But he could not watch it. The language—particularly the taking of the Lord’s name in vain—was just too much. When a sailor says you’ve crossed the line, you’ve crossed the line.

The series was on HBO, a venue that loves going to extremes. But taking the Lord’s name in vain has become something of a pastime in popular culture.

Jonathan Chait, a senior editor at the liberal political magazine The New Republic, wrote a blog post during the health-care debate that shocked me. “J—- C—–,” the headline began, followed by the statement that some arcane legislative process was “Not That Difficult!”

When Tiger Woods returned to golf following his sex scandal, he retained his habit of cussing a blue streak whenever he made a bad shot. “G–! Tiger! J—- C—–!” he said after a lousy drive. The announcers didn’t even flinch. Critics scolded Brit Hume for suggesting that Woods needed Christ’s forgiveness, but almost no one cared when Woods swore in Christ’s name.

Vice President Joe Biden got a lot of grief for dropping the f-bomb before President Obama signed health-care legislation into law. But how many people noticed that he used “Jesus Christ” to curse in a Wall Street Journal interview last year?

It used to be considered unacceptable to speak this way. Now it’s beyond common.

Exodus 20:7 tells us, “You shall not take the name of the Lord your God in vain, for the Lord will not hold him guiltless who takes his name in vain” (ESV).

For many of us, this commandment means, “Don’t cuss.” It does—but it means so much more than that.

Unlike the mythic gods of the ancient world, Yahweh is not revealed only by things in nature but is primarily known by his name and the deeds associated with that name. In the prologue to the Ten Commandments, Yahweh identifies himself and says he brought the Hebrews out of bondage. God’s name is mentioned 5,343 times in 23,213 verses of the Hebrew text of the Bible.

“It is the revelation of his name that makes the Hebrews into his people, and it is by his name that he is to be remembered among his people forever. The name, then, is the only thing that Yahweh’s people have by which to know and to worship him,” writes David L. Adams in The Anonymous God.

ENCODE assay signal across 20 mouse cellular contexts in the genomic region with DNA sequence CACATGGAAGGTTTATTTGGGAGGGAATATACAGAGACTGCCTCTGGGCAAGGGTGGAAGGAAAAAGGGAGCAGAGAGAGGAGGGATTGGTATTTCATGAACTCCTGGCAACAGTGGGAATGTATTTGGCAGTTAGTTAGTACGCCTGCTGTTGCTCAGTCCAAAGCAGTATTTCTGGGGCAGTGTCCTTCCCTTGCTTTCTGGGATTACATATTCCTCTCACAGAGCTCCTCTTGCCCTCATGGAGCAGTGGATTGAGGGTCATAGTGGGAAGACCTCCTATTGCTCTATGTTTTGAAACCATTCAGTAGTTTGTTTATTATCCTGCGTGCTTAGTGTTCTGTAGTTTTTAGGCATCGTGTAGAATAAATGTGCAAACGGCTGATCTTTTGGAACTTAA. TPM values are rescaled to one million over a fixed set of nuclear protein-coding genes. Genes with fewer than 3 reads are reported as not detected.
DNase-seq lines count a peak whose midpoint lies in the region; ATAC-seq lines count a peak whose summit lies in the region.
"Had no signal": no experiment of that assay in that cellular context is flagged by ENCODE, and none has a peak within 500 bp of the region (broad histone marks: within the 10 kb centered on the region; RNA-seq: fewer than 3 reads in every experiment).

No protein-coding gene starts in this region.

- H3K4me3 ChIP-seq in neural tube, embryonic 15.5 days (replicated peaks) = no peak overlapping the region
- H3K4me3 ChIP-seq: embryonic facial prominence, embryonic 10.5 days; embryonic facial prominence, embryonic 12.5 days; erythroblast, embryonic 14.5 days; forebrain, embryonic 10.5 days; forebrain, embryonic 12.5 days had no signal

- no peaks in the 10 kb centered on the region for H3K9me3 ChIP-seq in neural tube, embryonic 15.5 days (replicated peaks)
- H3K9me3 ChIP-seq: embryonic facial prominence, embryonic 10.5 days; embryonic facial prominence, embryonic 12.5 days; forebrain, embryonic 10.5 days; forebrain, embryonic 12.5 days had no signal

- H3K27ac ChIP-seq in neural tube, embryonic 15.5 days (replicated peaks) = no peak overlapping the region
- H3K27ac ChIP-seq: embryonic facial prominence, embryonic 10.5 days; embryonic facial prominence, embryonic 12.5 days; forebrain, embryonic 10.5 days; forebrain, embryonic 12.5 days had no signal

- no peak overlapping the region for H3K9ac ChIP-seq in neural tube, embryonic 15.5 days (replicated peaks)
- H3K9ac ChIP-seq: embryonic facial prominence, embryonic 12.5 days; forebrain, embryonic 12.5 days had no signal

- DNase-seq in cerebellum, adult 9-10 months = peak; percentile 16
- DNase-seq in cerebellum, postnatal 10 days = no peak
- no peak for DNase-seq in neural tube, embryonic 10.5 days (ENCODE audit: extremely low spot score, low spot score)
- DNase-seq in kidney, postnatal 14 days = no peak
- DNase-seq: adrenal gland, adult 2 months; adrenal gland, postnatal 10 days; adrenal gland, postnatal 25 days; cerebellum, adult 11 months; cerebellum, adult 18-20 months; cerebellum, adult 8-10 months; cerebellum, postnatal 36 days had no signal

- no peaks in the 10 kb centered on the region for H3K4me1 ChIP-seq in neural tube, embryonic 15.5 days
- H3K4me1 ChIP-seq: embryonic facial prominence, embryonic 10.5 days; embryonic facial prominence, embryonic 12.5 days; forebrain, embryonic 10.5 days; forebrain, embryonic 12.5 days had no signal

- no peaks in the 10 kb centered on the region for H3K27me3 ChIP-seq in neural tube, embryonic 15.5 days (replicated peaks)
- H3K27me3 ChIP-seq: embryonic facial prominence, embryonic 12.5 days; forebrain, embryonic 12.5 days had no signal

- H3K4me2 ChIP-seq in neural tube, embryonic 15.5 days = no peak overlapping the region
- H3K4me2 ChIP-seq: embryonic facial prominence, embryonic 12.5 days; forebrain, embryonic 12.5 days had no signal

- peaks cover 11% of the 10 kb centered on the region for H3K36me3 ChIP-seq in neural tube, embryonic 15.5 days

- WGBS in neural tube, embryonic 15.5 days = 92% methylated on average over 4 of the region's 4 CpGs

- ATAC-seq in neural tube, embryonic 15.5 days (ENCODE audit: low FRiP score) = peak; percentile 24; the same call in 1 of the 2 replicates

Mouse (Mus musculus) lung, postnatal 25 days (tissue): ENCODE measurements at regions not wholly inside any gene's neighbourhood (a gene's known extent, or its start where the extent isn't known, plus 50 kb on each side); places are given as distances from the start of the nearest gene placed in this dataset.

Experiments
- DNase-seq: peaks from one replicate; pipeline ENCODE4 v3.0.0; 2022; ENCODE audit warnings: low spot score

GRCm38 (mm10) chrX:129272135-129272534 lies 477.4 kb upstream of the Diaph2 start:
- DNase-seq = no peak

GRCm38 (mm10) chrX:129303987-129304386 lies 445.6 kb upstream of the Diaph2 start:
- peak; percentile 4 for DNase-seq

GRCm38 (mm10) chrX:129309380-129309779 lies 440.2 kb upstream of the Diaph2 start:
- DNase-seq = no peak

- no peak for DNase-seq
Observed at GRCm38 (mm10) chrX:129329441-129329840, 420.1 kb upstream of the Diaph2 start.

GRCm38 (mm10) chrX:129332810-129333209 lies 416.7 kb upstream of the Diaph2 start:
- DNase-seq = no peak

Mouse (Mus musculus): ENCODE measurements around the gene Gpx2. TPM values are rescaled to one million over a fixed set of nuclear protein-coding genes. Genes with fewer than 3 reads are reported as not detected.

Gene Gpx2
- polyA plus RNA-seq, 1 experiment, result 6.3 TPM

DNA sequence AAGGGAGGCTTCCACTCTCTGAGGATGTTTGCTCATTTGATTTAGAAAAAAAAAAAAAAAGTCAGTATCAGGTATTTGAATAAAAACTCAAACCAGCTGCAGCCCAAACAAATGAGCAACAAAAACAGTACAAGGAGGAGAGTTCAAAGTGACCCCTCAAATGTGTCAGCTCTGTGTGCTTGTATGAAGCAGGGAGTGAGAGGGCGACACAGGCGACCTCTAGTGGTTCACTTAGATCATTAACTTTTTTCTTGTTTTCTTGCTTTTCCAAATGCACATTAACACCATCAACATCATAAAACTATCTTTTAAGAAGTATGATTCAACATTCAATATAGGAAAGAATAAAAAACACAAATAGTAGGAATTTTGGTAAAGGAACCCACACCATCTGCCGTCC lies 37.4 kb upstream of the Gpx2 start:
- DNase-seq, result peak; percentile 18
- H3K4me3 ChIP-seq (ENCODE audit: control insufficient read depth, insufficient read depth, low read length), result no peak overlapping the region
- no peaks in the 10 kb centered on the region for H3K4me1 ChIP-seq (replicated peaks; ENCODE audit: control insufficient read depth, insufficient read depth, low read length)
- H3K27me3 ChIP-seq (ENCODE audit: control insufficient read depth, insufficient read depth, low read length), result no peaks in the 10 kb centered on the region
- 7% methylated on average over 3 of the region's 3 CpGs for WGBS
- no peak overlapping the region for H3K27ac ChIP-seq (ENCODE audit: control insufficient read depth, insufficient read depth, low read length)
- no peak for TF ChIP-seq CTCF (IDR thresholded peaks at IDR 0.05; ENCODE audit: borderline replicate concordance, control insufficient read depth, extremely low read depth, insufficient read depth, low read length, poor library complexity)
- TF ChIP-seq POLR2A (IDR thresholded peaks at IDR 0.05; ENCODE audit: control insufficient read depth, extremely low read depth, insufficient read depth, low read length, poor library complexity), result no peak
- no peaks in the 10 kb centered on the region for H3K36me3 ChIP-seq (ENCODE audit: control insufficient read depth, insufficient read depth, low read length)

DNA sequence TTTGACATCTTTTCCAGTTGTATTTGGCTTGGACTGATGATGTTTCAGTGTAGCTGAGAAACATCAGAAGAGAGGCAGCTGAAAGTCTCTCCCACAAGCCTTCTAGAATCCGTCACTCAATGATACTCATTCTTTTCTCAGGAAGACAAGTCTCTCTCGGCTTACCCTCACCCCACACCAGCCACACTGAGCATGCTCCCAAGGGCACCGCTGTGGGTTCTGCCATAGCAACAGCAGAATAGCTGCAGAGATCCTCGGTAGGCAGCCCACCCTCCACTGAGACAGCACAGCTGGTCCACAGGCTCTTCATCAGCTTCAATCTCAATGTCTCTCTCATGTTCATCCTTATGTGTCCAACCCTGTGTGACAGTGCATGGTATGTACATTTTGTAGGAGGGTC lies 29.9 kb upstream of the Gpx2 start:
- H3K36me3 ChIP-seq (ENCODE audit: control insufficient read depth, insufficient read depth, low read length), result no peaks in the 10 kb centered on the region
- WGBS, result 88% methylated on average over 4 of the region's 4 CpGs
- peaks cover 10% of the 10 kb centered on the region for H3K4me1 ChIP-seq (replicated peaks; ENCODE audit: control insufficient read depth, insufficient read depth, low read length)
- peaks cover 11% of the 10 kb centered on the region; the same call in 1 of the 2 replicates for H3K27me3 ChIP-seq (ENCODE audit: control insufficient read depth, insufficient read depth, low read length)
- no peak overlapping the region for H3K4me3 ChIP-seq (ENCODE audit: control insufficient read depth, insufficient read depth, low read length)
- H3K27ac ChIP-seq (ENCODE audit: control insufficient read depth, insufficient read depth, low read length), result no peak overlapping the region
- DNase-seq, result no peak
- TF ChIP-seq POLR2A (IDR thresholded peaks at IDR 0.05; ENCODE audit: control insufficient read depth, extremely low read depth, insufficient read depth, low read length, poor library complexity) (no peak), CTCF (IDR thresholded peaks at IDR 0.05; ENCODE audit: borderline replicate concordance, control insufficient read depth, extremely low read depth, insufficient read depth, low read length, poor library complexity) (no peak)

The first tablet of the Law includes the commandments connected with God’s self-revelation, which have specific threats of punishment and are expanded with explanations. That probably indicates that God cares deeply about his name and how we use it. Surely something so important to God ought to be important to us, even if it’s completely counter to the spirit of our culture.

Unlike other commandments dealing with adultery and murder, the third commandment’s prohibitions can be harder to recognize as sin. We think it doesn’t matter as much because, after all, it’s “only words.”

The second commandment doesn’t just mean we should avoid cursing or swearing in God’s name. It’s possible to violate it even if we never utter a curse word.

Martin Luther said that “the greatest abuse” of this commandment occurs “when false preachers rise up and offer their lying vanities as God’s Word.”

In other words, false doctrine taught by those who claim to speak for God is worse than the crudest and most profane comedy special ever to air. When pastors go beyond Scripture to promote the gospel of prosperity or to tell parishioners not to worry about sexual immorality, they are not just wrong—they have also blasphemed God’s holy name.

As with all commandments, we keep them not just by avoiding certain behaviors but also by doing good works. So we are reminded to pray, praise, and verbally give thanks to God for his goodness and to call out to him in times of trouble. We must work to ensure proper teaching and employ God’s name in defense of truth and goodness.

Or, as the psalmist says, “… call upon me in the day of trouble; I will deliver you, and you shall glorify me” (50:15, ESV).

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This was not in the article but it is the basis of the article and it is always good to remember:

You shall not take the Name of the Lord your God in vain.

What is this?  What does this mean?

Dr. Luther, from The Small Catechism:  We should fear and love god so that we do not curse, swear, use satanic arts, lie or deceive by His Name, but call upon it in every trouble, pray, praise, and give thanks